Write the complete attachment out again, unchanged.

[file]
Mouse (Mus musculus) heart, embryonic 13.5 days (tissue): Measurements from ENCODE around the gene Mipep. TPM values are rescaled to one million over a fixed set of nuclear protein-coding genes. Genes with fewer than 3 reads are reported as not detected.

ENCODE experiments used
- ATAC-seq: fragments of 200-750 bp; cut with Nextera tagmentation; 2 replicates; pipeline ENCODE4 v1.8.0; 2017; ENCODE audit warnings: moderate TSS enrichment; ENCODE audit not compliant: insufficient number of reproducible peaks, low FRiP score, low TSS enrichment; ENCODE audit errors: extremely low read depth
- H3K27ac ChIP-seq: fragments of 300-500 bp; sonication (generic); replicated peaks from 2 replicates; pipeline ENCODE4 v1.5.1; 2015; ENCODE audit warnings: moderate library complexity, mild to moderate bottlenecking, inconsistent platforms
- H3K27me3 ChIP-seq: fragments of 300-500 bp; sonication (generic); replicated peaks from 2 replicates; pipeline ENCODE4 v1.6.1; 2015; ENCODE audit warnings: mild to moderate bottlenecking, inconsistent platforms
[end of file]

Mouse (Mus musculus) heart, embryonic 13.5 days (tissue): Measurements from ENCODE around the gene Mipep. TPM values are rescaled to one million over a fixed set of nuclear protein-coding genes. Genes with fewer than 3 reads are reported as not detected.

ENCODE experiments used
- ATAC-seq: fragments of 200-750 bp; cut with Nextera tagmentation; 2 replicates; pipeline ENCODE4 v1.8.0; 2017; ENCODE audit warnings: moderate TSS enrichment; ENCODE audit not compliant: insufficient number of reproducible peaks, low FRiP score, low TSS enrichment; ENCODE audit errors: extremely low read depth
- H3K27ac ChIP-seq: fragments of 300-500 bp; sonication (generic); replicated peaks from 2 replicates; pipeline ENCODE4 v1.5.1; 2015; ENCODE audit warnings: moderate library complexity, mild to moderate bottlenecking, inconsistent platforms
- H3K27me3 ChIP-seq: fragments of 300-500 bp; sonication (generic); replicated peaks from 2 replicates; pipeline ENCODE4 v1.6.1; 2015; ENCODE audit warnings: mild to moderate bottlenecking, inconsistent platforms